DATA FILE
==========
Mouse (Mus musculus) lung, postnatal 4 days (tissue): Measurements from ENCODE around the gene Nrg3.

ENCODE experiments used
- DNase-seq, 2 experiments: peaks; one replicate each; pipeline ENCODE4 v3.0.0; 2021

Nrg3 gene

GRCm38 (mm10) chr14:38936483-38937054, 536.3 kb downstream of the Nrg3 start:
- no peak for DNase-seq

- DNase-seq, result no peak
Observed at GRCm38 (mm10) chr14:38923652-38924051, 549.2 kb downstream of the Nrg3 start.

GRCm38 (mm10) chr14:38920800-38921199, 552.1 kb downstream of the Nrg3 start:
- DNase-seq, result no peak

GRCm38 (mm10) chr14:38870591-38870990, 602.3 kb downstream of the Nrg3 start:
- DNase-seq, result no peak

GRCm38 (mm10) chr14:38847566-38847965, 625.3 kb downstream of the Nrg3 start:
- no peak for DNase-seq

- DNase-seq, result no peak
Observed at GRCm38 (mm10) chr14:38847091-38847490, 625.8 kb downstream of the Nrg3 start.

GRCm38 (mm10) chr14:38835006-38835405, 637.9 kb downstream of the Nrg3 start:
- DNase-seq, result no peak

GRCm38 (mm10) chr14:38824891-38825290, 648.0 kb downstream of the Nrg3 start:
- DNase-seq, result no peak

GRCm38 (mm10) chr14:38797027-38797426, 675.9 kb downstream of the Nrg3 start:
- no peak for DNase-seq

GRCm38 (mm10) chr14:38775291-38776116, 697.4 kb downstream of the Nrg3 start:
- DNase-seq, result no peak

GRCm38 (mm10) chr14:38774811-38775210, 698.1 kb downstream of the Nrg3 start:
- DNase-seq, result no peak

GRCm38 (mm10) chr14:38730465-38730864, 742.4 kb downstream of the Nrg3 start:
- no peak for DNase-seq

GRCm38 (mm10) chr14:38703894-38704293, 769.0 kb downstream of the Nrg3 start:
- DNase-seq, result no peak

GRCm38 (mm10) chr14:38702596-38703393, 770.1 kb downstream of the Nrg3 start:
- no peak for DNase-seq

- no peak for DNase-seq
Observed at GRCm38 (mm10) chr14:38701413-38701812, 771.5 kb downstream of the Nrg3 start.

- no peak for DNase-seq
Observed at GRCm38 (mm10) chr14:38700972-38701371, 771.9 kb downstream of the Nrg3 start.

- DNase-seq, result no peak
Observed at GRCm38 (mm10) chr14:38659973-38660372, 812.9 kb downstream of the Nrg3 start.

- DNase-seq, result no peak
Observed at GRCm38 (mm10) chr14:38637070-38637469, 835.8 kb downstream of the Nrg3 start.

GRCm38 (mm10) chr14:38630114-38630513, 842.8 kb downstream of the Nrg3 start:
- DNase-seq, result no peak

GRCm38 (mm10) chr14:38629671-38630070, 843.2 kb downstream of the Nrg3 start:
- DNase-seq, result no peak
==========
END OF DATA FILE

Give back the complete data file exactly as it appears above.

Mouse (Mus musculus) lung, postnatal 4 days (tissue): Measurements from ENCODE around the gene Nrg3.

ENCODE experiments used
- DNase-seq, 2 experiments: peaks; one replicate each; pipeline ENCODE4 v3.0.0; 2021

Nrg3 gene

GRCm38 (mm10) chr14:38936483-38937054, 536.3 kb downstream of the Nrg3 start:
- no peak for DNase-seq

- DNase-seq, result no peak
Observed at GRCm38 (mm10) chr14:38923652-38924051, 549.2 kb downstream of the Nrg3 start.

GRCm38 (mm10) chr14:38920800-38921199, 552.1 kb downstream of the Nrg3 start:
- DNase-seq, result no peak

GRCm38 (mm10) chr14:38870591-38870990, 602.3 kb downstream of the Nrg3 start:
- DNase-seq, result no peak

GRCm38 (mm10) chr14:38847566-38847965, 625.3 kb downstream of the Nrg3 start:
- no peak for DNase-seq

- DNase-seq, result no peak
Observed at GRCm38 (mm10) chr14:38847091-38847490, 625.8 kb downstream of the Nrg3 start.

GRCm38 (mm10) chr14:38835006-38835405, 637.9 kb downstream of the Nrg3 start:
- DNase-seq, result no peak

GRCm38 (mm10) chr14:38824891-38825290, 648.0 kb downstream of the Nrg3 start:
- DNase-seq, result no peak

GRCm38 (mm10) chr14:38797027-38797426, 675.9 kb downstream of the Nrg3 start:
- no peak for DNase-seq

GRCm38 (mm10) chr14:38775291-38776116, 697.4 kb downstream of the Nrg3 start:
- DNase-seq, result no peak

GRCm38 (mm10) chr14:38774811-38775210, 698.1 kb downstream of the Nrg3 start:
- DNase-seq, result no peak

GRCm38 (mm10) chr14:38730465-38730864, 742.4 kb downstream of the Nrg3 start:
- no peak for DNase-seq

GRCm38 (mm10) chr14:38703894-38704293, 769.0 kb downstream of the Nrg3 start:
- DNase-seq, result no peak

GRCm38 (mm10) chr14:38702596-38703393, 770.1 kb downstream of the Nrg3 start:
- no peak for DNase-seq

- no peak for DNase-seq
Observed at GRCm38 (mm10) chr14:38701413-38701812, 771.5 kb downstream of the Nrg3 start.

- no peak for DNase-seq
Observed at GRCm38 (mm10) chr14:38700972-38701371, 771.9 kb downstream of the Nrg3 start.

- DNase-seq, result no peak
Observed at GRCm38 (mm10) chr14:38659973-38660372, 812.9 kb downstream of the Nrg3 start.

- DNase-seq, result no peak
Observed at GRCm38 (mm10) chr14:38637070-38637469, 835.8 kb downstream of the Nrg3 start.

GRCm38 (mm10) chr14:38630114-38630513, 842.8 kb downstream of the Nrg3 start:
- DNase-seq, result no peak

GRCm38 (mm10) chr14:38629671-38630070, 843.2 kb downstream of the Nrg3 start:
- DNase-seq, result no peak